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Profanities in Literature

swearing

Now comes an issue that I’ve been pondering about – the use of swear words in literature.

I’ve actually started thinking about this from the amount of bad language that you hear on the streets from ordinary people every day. Which, I hate. The occasional mild swear word is passable in general public use, but when I tend to hear these words, it tends to be the really bad ones. Over and over again. The F-word seems fast to be becoming an adjective all in its own right, with people using it in sentences such as ‘Then I went to the F-ing shops.”

I have no idea what the need for the extra word is, especially when describing a shop! But that’s real life – should it be the same or any different in literature?

I think that the obvious statement is to use profanities  appropriately. If your novel is set during the regency period or in modern well to do environments or in a traditional family setting the likelihood is that you’re not going to use bad language that often, if at all.

However, set in a run-down council estate in the centre of a deprived town, rife with petty crime, abandoned homes, unemployment, gang culture and people living in poverty, using the words ‘Golly Gosh’ is going to look frightfully out-of-place. (With this setting, I am completely generalizing and realise that not everyone living in such environments are direct products of that environment.)

But even in literary settings such as these, too much of it will put people off. Give the characters other words to use.

The use of bad language can sometimes add weight and drama to a situation, especially if used sparingly and appropriately. Too often and it may just well lose the emphasis that you were looking for when putting it in the text or dialogue in the first place.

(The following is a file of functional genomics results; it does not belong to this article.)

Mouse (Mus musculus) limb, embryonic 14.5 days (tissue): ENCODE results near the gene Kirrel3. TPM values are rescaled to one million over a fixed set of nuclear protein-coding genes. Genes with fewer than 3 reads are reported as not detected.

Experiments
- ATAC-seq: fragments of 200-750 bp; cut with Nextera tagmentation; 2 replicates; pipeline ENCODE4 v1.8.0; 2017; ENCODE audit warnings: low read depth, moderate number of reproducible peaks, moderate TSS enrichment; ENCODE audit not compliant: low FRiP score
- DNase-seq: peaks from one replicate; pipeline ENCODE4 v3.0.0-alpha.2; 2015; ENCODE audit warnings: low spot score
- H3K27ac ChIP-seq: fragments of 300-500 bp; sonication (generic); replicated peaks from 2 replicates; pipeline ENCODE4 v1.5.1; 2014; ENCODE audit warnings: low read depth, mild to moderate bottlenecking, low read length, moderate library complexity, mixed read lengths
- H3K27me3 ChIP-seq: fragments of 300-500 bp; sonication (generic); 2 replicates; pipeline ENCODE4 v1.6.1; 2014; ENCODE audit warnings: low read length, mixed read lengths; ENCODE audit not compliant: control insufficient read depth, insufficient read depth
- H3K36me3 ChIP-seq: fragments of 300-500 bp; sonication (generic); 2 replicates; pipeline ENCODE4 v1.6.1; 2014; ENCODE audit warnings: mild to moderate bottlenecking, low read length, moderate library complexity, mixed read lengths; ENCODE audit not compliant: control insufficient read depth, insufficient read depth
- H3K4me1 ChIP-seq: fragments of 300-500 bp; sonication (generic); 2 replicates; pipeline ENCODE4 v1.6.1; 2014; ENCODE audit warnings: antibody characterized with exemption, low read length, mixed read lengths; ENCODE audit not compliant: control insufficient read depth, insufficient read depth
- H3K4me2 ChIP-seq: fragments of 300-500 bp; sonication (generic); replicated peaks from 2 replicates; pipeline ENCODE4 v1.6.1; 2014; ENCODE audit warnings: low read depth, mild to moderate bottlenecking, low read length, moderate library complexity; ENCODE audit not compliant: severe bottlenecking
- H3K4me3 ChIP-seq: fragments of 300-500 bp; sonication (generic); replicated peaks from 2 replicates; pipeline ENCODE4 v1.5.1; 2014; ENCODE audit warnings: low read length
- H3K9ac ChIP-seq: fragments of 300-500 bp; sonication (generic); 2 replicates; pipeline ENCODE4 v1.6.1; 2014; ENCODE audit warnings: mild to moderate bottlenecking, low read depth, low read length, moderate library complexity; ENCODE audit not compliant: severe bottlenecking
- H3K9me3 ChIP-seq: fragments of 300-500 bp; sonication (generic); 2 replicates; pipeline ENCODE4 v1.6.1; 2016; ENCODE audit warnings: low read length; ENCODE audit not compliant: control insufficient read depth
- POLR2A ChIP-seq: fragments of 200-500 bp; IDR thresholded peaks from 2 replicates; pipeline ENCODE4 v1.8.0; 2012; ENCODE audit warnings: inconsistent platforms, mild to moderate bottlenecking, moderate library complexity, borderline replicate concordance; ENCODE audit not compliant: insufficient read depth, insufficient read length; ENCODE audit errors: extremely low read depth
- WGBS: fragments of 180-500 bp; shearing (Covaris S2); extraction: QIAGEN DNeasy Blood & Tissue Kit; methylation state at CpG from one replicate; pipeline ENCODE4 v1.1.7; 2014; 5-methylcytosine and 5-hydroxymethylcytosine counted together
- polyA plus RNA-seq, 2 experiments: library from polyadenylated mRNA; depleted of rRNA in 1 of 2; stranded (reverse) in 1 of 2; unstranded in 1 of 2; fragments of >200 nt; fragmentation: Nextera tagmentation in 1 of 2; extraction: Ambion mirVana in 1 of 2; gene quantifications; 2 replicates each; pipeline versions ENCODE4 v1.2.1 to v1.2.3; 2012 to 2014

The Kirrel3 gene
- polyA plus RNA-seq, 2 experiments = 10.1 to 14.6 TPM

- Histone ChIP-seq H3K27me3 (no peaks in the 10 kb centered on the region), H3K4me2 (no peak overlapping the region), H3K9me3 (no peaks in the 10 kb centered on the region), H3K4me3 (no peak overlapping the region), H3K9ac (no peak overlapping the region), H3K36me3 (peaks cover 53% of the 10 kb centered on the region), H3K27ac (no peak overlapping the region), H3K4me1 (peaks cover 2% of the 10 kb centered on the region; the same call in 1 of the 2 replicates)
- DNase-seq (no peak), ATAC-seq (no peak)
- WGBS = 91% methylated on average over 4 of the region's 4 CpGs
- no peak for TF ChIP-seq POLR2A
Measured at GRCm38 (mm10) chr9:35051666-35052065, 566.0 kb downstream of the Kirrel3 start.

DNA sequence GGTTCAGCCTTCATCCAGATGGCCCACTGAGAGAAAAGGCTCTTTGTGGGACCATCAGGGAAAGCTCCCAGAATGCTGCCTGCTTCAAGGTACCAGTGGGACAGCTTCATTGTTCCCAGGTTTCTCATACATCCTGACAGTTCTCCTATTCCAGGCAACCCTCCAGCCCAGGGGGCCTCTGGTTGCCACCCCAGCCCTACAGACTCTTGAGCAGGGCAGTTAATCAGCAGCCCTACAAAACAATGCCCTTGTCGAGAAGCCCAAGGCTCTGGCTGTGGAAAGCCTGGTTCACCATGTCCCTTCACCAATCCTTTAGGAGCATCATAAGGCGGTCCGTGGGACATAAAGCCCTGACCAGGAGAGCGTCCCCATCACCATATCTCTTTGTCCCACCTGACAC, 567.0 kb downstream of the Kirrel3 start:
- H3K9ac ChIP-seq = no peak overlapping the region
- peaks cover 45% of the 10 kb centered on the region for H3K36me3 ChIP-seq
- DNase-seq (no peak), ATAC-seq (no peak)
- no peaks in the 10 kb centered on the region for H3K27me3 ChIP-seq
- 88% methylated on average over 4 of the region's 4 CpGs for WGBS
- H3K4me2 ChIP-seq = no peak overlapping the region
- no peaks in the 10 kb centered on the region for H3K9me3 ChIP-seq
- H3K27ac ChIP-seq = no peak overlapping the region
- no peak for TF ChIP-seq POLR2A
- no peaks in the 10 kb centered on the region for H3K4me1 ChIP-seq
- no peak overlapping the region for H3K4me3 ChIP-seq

So as I have said, there is no real hard and fast rule, you have to take your individual story and characters and decide whether putting bad language into your character’s mouths sounds right. If it does and adds weight and emphasis to the story or your characters background or situation then use it. If not, it’s best to leave it out.

With the use of profanities I think probably the best rule of thumb to follow is two simple words: appropriately and sparingly.

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2 comments on “Profanities in Literature

  1. I tend not to use profanities in my writing just because I don’t really use them when speaking. I blame my mother — if I was ever foolish enough to utter a curse word in her presence, she’d inform me that cursing is just a non-creative way of expressing yourself. As in, people only curse because they’re too unimaginative to think up a proper way to verbalize what they’re feeling. I personally think that a well-placed F-bomb now and then is a quite succinct way to express oneself 🙂 Also, the genre I write in (Young Adult), isn’t really a great place to start tossing the F word around. I think that if I were to write in a different genre — maybe something like New Adult? — I would break out a few curse words. But until then, I’m perfectly happy living profanity-free 🙂

  2. I think profanities can be one of the most effective and difficult tools to use in literature. In a heartbeat, you can completely ruin a piece of writing with an ill-placed or poor taste profanity. Yet, the amount of impact from a single word is astonishing, especially when it’s one that most people use on a daily basis.

    I have a serious sailor’s mouth. It’s something I’m neither proud nor ashamed of. It’s a lot to do with where I grow up – I dare you to find a north Dublin native who can go five sentences without a swear. I still manage to avoid using it in my writing unless I actually intend to for effect. In saying that, I know people who rarely curse and then make their literature full profanities. It’s a tricky thing to get right!

    The rule of thumb for my writing is this: A novel is allowed three profanities. They must be single words.

    I don’t strictly abide to this, it just seems to happen!

    Really solid post that pinpoints the uses/problems of it, it’s a subject many writers don’t actually think about!

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